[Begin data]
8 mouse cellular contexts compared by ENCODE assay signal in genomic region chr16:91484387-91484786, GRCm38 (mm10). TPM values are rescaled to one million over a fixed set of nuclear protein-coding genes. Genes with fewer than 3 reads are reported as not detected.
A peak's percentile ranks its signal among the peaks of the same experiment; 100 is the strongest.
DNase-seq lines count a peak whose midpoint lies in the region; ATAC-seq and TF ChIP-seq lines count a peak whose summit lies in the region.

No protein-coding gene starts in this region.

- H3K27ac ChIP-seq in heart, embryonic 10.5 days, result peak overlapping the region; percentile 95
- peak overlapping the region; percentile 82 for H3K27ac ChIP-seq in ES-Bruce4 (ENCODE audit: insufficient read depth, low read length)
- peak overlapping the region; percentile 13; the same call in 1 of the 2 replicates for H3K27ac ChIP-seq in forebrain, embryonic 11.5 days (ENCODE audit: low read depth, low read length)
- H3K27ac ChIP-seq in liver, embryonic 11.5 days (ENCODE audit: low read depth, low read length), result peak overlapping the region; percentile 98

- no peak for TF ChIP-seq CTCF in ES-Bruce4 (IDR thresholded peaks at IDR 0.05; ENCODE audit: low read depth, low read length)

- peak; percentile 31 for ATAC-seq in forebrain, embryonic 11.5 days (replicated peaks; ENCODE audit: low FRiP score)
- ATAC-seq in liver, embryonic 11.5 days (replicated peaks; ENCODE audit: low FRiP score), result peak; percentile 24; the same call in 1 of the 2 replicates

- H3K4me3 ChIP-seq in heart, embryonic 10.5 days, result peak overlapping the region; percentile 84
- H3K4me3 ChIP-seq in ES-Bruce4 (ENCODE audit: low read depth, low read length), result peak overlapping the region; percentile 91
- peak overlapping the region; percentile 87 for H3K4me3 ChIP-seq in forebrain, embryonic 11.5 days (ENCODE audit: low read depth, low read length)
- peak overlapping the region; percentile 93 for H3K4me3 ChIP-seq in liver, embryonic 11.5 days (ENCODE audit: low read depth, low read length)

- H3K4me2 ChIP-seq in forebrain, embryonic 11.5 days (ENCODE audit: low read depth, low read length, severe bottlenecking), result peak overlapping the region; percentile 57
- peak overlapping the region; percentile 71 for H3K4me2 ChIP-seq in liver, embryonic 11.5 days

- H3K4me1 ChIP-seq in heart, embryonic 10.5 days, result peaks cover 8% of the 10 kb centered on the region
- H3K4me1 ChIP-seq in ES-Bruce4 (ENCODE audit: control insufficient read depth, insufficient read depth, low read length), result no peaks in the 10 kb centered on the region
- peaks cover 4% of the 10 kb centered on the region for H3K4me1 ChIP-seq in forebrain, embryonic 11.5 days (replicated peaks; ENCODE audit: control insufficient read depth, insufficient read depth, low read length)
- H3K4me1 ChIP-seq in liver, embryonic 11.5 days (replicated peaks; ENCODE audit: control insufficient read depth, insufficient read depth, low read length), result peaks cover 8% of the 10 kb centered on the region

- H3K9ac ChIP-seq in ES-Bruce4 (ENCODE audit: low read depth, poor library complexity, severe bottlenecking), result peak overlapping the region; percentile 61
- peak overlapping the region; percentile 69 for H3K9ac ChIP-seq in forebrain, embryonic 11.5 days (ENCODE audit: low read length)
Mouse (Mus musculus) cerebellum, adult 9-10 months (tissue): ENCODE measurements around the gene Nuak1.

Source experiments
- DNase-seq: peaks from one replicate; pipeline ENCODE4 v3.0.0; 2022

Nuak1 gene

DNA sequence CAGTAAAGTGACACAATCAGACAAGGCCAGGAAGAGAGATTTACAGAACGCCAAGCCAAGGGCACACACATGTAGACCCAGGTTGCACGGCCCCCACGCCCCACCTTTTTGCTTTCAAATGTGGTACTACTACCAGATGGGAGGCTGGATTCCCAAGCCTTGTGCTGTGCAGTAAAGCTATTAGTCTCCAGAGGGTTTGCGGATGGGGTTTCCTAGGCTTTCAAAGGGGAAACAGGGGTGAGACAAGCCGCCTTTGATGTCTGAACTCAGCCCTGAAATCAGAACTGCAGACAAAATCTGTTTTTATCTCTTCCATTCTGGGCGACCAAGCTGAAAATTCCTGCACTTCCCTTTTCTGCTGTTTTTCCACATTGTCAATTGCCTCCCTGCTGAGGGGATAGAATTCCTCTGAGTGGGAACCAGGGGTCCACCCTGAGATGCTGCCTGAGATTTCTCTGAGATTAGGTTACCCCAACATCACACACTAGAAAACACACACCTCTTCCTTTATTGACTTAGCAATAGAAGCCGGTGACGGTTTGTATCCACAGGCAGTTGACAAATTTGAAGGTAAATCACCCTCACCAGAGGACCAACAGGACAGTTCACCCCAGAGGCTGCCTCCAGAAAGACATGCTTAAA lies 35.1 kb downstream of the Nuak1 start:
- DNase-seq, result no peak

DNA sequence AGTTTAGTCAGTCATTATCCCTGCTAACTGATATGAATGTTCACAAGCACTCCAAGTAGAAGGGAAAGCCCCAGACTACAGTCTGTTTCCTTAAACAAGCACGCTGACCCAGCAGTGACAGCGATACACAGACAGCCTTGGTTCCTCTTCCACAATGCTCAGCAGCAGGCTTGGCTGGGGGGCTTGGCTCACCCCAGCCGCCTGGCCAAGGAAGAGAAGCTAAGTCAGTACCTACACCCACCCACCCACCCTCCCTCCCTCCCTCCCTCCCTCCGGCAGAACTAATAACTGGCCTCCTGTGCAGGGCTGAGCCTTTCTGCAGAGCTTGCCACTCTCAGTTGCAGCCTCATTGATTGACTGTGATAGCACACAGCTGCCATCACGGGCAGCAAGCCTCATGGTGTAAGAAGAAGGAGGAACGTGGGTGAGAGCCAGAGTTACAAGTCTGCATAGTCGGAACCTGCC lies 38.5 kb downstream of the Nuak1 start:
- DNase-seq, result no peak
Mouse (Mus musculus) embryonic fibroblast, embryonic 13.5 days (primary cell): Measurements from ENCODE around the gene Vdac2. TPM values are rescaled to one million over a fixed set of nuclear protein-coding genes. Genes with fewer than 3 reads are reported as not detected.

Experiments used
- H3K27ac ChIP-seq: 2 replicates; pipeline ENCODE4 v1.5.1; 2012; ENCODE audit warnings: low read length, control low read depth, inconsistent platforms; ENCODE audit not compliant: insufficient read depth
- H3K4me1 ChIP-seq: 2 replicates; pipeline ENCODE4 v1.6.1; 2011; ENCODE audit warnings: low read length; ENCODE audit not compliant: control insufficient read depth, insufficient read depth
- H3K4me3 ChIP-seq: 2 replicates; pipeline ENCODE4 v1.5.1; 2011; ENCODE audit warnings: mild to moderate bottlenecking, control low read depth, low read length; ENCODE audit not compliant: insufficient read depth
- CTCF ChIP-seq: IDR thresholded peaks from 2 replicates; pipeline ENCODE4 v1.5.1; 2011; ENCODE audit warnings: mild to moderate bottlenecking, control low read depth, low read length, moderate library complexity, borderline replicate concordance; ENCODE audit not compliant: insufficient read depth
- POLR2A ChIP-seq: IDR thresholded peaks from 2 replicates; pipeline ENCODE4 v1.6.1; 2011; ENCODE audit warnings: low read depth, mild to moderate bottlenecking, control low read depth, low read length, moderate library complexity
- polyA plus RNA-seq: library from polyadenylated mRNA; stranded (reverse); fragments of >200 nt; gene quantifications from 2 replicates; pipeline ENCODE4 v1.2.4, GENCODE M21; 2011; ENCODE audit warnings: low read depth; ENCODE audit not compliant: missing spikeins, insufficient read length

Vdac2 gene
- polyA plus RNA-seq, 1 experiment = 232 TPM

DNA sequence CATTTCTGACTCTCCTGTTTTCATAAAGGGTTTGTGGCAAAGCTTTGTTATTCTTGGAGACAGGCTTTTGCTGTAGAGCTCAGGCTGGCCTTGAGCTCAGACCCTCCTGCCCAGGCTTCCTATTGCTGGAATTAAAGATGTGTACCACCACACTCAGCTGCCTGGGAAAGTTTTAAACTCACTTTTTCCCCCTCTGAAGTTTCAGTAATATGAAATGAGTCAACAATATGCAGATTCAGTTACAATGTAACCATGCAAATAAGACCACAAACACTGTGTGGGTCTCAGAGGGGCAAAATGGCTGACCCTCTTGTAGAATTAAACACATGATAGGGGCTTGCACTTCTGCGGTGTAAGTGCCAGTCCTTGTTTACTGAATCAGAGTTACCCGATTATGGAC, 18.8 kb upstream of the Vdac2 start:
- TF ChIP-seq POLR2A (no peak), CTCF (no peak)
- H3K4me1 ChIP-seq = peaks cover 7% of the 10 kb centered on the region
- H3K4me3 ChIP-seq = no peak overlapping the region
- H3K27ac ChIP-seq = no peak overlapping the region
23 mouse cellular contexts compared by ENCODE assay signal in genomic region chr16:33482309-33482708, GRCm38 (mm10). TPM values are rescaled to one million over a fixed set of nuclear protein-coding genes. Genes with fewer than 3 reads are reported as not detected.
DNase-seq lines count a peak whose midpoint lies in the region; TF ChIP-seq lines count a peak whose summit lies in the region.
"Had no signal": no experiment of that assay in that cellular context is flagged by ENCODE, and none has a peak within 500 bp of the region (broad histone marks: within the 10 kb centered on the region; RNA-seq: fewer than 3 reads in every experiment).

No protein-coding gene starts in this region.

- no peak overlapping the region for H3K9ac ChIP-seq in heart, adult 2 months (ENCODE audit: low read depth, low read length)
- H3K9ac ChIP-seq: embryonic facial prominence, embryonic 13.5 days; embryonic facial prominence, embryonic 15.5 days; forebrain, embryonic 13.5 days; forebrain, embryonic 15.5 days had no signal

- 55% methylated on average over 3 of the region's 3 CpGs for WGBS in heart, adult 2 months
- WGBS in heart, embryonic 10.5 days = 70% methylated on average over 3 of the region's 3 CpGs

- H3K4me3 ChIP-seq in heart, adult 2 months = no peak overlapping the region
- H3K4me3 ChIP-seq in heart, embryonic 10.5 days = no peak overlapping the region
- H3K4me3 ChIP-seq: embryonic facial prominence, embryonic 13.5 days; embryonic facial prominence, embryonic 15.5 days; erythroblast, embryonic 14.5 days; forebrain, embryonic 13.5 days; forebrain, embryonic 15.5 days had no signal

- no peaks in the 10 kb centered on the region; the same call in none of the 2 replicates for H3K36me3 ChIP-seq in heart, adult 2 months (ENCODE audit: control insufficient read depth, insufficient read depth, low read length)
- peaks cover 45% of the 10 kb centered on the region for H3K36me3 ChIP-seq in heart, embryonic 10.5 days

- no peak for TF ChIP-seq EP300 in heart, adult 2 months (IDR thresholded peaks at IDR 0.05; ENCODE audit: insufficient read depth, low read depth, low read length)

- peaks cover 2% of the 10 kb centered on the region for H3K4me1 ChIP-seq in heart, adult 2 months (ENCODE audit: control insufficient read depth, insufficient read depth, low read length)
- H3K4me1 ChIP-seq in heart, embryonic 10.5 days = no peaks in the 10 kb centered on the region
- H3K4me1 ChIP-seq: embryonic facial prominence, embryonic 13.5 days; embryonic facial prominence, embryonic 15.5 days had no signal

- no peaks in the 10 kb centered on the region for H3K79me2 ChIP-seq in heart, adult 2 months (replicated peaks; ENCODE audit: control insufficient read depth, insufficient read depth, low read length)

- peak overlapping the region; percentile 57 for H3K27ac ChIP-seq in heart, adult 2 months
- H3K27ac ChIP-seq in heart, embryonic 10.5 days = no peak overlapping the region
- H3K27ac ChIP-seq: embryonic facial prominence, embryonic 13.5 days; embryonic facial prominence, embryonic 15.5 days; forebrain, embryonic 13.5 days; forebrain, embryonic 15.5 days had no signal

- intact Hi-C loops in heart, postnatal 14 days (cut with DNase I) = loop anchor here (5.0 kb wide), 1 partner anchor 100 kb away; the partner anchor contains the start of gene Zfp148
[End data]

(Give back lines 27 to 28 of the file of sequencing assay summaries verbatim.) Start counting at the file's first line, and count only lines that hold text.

Nuak1 gene

DNA sequence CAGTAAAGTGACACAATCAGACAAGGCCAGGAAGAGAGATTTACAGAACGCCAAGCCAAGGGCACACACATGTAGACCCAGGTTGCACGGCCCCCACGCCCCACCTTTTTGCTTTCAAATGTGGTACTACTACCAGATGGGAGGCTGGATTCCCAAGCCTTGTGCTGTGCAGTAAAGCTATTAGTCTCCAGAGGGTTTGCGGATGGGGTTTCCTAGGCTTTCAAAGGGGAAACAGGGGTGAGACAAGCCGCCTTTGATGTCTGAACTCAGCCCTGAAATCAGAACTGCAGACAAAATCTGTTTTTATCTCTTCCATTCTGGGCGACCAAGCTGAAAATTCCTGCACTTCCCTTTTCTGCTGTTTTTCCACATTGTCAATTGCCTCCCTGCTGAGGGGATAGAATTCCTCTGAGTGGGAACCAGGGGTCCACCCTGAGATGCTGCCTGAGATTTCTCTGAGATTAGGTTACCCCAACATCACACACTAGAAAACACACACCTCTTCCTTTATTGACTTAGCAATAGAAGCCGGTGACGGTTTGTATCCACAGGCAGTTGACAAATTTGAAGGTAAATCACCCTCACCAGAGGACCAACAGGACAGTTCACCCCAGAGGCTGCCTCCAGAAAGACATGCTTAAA lies 35.1 kb downstream of the Nuak1 start: